Brian White accompanied Logan on one of his first visits. During the intake interview, a nurse asked Logan if he had been exposed to bomb blasts or explosions. He said he had. She asked how many.

“He said, ‘I stopped counting at 17,’” Brian White said.

Logan went to his appointments because there was nothing else he could do. But he was reassigned to a new counselor every few months. Each reassignment meant retelling his story, which, to Logan, seemed like moving in reverse. In addition, he was prescribed a raft of medications to help deal with his myriad issues.

“He said, ‘A pill didn’t break me. A pill’s not going to fix me,’” Brian White said.

Logan’s service-related injuries were complicated by motorcycle wrecks he had after returning to Texas. The pain relievers he was prescribed didn’t always work and were often hard to get through the system. Logan found that heroin was readily available, cheap, and effective.

He Knew He Had a Problem

Kimberly White said her son knew he had a problem and wanted help, but the programs he went to were geared toward the “normal” addict.

Logan told her of a group session in which they were asked to describe the worst thing they had done because of their drug addiction. Logan wasn’t sure how to answer. He didn’t do the worst things he had done because of drugs; he used drugs because of the worst things he had done.

“He said, ‘Someone said they forgot to pick their kid up from school. And I’m like, really, that’s the worst thing you did?’” Kimberly White recalled.

Then, Logan found Warrior’s Heart.

He Found Warrior’s Heart

Warrior’s Heart is a San Antonio-based facility established and run by former soldiers, law enforcement officers, firefighters, first responders, and others who have seen the worst that man does to man. They understand that service often costs more than expected, and those who serve need help dealing with the mix of strong and conflicting emotions. They knew the battle Logan was fighting.

Brian White said Logan began to make progress there.

Logan completed the program’s initial phase to detox and started his recovery, and moved into the sober living facility. From all appearances, he was on his way out of the darkness. Then came the relapse. Brian White said they will never know what triggered it.

He left Warrior’s Heart, telling his friends he had a job interview in San Antonio. Instead, he drove to Dallas to find his drug dealer. His usual dealer was not available, so he bought some heroin from a dealer he didn’t know as well. He then went to a friend’s house and asked to use their bathroom. The friends reportedly knew what Logan was probably doing, but Kimberly White said Logan was a grown man.

“He’s only going to do what he wants to do,” she said.

Epoch Times Photo
Alyse White says goodbye to her husband of less than a year on the day of his funeral. (Brian White)

After about 30 minutes, unable to get any response from Logan, they broke the bathroom door. Logan was unresponsive. They called 911 and tried to resuscitate him until the ambulance arrived. Logan was taken to RH Dedman Memorial Medical Center. At first, it appeared he had a fighting chance.

The emergency room doctors placed him on a ventilator, and his body was fighting the machine, which doctors said was a sign of brain activity. But his heart stopped, and he had to be revived three times. They got Logan’s heart beating, but he had been deprived of oxygen, and it became clear there was no more brain activity. It appeared the nightmares had finally caught up with him.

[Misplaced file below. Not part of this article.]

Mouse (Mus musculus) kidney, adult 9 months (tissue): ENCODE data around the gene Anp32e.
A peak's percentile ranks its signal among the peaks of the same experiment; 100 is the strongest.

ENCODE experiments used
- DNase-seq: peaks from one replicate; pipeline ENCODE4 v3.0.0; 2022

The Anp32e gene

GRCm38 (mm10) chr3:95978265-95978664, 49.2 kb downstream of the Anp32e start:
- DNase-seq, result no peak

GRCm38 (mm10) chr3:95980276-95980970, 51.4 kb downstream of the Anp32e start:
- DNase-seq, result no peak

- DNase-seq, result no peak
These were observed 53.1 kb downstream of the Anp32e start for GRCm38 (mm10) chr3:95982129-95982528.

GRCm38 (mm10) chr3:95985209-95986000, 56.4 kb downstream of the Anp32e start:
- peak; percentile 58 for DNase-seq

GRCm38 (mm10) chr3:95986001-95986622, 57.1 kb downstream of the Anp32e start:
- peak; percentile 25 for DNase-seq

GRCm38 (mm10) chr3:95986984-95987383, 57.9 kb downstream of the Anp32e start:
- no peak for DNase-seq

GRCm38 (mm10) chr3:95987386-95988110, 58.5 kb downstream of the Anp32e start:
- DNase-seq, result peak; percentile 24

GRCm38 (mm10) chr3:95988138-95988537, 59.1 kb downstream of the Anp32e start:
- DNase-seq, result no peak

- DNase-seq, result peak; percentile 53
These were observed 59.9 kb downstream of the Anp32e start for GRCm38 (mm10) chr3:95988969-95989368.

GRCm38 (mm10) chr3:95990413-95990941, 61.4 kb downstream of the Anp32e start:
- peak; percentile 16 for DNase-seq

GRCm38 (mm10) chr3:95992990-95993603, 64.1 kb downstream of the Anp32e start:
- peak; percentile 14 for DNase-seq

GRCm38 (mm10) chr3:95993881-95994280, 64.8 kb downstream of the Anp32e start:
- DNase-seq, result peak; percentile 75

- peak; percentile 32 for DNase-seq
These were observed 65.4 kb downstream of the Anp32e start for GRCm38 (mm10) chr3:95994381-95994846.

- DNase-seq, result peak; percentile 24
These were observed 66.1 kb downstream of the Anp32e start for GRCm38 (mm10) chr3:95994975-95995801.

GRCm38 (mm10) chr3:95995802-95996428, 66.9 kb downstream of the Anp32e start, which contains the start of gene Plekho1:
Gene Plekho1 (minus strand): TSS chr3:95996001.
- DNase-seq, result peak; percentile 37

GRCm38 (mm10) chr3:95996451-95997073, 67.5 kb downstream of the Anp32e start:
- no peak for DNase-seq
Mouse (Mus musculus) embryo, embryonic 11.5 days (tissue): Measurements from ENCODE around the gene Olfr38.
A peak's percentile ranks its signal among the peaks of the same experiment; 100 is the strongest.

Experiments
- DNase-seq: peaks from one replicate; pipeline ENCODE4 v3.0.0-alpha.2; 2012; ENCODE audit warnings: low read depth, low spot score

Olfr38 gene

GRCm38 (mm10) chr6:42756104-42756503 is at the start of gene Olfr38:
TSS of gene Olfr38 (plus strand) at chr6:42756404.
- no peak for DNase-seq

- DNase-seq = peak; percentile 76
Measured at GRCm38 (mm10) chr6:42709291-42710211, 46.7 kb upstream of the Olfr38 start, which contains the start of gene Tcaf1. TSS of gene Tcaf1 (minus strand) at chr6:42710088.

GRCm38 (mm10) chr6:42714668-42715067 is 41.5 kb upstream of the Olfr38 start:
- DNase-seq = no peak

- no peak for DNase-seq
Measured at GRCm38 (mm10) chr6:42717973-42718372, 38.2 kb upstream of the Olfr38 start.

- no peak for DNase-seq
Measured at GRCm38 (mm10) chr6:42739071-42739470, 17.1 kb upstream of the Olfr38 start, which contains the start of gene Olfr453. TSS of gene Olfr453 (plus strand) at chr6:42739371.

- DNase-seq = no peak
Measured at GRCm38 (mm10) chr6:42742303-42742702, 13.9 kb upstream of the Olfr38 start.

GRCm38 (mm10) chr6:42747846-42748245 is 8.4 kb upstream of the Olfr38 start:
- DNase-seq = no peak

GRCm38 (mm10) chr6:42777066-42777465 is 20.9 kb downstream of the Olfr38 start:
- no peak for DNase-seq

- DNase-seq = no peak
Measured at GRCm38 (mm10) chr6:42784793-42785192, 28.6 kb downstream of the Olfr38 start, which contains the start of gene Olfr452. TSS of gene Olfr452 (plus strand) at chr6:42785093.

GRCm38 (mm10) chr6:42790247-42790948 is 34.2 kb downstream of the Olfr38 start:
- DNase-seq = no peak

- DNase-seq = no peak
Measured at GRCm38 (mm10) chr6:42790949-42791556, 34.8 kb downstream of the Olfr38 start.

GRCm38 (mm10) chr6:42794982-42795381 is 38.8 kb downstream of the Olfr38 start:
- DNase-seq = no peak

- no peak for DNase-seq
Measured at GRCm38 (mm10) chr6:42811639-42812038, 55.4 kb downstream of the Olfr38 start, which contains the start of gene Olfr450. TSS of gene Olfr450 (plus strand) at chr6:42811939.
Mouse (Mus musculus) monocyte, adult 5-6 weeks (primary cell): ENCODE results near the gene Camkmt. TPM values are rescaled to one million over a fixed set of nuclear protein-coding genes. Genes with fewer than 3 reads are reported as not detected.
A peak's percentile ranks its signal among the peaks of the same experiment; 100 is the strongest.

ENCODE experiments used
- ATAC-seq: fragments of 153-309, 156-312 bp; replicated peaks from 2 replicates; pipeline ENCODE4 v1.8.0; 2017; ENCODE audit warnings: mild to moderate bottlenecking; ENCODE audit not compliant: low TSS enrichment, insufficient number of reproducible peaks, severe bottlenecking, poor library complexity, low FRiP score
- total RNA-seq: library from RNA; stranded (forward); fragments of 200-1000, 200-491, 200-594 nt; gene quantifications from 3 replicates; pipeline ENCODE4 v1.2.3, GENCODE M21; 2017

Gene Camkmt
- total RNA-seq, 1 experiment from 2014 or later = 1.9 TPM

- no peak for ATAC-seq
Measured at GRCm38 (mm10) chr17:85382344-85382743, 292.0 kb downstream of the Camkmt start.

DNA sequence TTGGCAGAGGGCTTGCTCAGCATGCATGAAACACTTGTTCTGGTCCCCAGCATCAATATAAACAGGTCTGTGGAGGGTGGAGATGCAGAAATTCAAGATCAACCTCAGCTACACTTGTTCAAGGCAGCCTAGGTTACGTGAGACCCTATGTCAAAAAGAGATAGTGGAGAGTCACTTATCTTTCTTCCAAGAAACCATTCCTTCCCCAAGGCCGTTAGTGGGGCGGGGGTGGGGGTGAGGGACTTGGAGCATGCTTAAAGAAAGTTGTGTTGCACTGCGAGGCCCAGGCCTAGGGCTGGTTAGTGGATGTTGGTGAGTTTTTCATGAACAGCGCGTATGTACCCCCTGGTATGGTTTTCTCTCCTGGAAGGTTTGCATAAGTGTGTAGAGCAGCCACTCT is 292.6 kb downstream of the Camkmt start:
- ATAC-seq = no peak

Logan’s war finally ended on Sept. 26, 2017.

But a new fight began for the Whites that day. The first battle was centered on Logan’s body. Logan was an organ donor, which didn’t surprise his parents. They were proud of their son’s desire to help others even after his life was over. So, as they began grieving, they spent the rest of the week handling the administrative and legal tasks that go along with gifting a loved one’s organs to help others live.

At one point, some of the hospital staff were discussing Logan’s organs and were understandably excited at the prospect of being able to help people in desperate need. They likely didn’t realize Logan’s family was within earshot. But it became more than Kimberly White could bear.

“I don’t remember what I told them, but it probably wasn’t very nice,” Kimberly White said. “I just got tired of hearing ‘brain dead.’

“It was a long week.”

Epoch Times Photo
Logan’s ashes were interred in a casket so the tributes from his friends, including challenge coins from his friends at Warrior’s Heart, could go with him. (Brian White)

The Whites want people to remember that Logan and veterans like him sacrificed their time and lives in service to their country. Regardless of politics or ideology, they served so that others would not have to. Alyse White said there is a story about how members of the military have written a blank check to their country. The country can fill in that check for any amount, including the servicemember’s life.

“It doesn’t matter when that check is cashed. There’s a level of stigma for veterans who lose their lives to addiction or PTSD. But to me, it doesn’t feel any different.

“We are still proud of his service,” she said.

Brian White honors his son’s memory by volunteering with Memories of Honor because the organization honored Logan’s family. He said Memories of Honor’s work has done much to help his family deal with their grief and to keep Logan’s memory alive. According to Cotta, that is the organization’s most important work.

Memories of Honor will honor all fallen veterans regardless of how they died. Whether the servicemember died in combat, in a training accident, by suicide, or by physical or mental illness, they will be remembered.

“We wanted to make sure we created a space where anyone who lost a loved one during or due to active duty had a place,” Cotta said.

To register a veteran, visit and click on the “Honor The Fallen” tab. Once registered, the veteran and their family will be included among those memorialized by Memories of Honor. They are driven by the idea that no one truly dies until their name is spoken for the last time. Memories of Honor wants to ensure that doesn’t happen to any veteran, Cotta said.

“At any event, someone will say their loved one’s name.”